A lingering smile warms Alfred Lea’s face. You have to lean in to hear his quiet voice, but his words and manner project confidence that says he knows where he’s been and where he is going. And where is going is domination of the Indigenous chip market.
Alfred has always been a precocious sort. Growing up in Pine Dock, Manitoba, he had to learn to be self-sufficient like his father, a fisherman on Lake Winnipeg. Working hard, figuring things out and being resourceful just came naturally.
He is also an instinctive leader. His quiet authority, even at an early age, led him to become student council president in Grade 11 at the Cranberry Portage Residential High School he attended. During this time, he discovered that many kids were attending school only for part of the year. They would start in the fall, go until Christmas, then work helping their families for the next three months returning after the Easter holidays. That meant they had to start all over again the next year.
This made no sense to Alfred. So why not change the school schedule to accommodate the students? Alfred came up with a system that allowed the kids to cram a year’s courses on a couple of subjects into shorter periods that could be completed within the timetable dictated by family needs.
His ingenuity got him noticed. He was still in high school in grade 12 when he was hired by the Jack Lewis, head of the Provincial Youth Secretariat, to work for the Step program evaluating other students’ eligibility for the program. He was then recruited by the federal government to work for Manpower and Immigration in the Opportunities for Youth Program
Starting at the low end of the totem pole, he was soon asked to do the work of some of the project officers down south who were promoted, leaving behind existing applications to be evaluated. One project to be assessed was a group of older white women who were making pottery and wanted to buy a huge kiln.. “You need a smaller kiln,” said Alfred. “Otherwise you won’t be able to afford to operate it when the funding runs out!” The women were incensed and quickly called Drew Cringan who then worked for Lloyd Axworthy. Next thing you know, Alfred was called up on the carpet for daring to interfere with their project.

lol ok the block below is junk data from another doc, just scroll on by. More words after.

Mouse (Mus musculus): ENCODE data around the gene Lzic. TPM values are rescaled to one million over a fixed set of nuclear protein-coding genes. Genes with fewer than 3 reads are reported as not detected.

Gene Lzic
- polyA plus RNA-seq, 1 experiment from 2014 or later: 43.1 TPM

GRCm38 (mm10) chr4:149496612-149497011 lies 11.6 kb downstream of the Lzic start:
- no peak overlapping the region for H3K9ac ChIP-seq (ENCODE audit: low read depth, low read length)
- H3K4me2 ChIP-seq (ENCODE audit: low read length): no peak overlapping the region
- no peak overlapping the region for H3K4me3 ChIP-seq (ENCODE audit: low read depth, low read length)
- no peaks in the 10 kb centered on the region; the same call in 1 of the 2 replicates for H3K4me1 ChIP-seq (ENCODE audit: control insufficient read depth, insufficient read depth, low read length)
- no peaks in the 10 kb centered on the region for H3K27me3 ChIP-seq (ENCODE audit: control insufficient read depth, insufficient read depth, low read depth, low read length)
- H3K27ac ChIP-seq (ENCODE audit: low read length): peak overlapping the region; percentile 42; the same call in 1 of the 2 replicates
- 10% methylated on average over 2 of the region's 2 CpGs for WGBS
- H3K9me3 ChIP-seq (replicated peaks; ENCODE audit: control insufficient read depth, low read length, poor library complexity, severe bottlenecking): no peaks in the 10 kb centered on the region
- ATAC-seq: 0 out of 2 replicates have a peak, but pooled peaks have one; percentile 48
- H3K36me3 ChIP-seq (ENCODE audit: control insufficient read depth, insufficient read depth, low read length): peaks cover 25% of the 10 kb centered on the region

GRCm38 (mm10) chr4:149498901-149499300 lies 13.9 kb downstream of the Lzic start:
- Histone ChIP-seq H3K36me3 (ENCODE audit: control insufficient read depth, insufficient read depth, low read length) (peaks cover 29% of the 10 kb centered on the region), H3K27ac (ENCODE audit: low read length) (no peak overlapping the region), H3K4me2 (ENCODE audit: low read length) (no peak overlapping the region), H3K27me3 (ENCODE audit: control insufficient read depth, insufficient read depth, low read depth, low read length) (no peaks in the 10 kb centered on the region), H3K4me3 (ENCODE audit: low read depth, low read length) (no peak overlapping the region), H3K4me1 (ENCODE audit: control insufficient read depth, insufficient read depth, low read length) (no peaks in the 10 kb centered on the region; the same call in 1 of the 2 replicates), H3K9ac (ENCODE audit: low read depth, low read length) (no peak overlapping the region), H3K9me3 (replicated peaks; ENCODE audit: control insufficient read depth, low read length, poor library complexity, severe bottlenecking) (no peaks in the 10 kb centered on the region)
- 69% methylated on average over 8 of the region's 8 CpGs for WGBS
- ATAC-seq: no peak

“I was just doing my job,” Alfred explained. “I didn’t block it — I just gave them some advice.” In the end the women listened to this cheeky, young aboriginal man and a smaller kiln was purchased. They also rewarded Alfred in appreciation with a fruit basket filled with goodies.
After four years of working in the system, Alfred determined that he wanted to go to university. He got a place to live with Dr. Denton Booth, the former Medical Coroner, and enrolled in science classes leading to a medical degree. But it wasn’t long before reality set in and Alfred realized he couldn’t afford to pursue this career.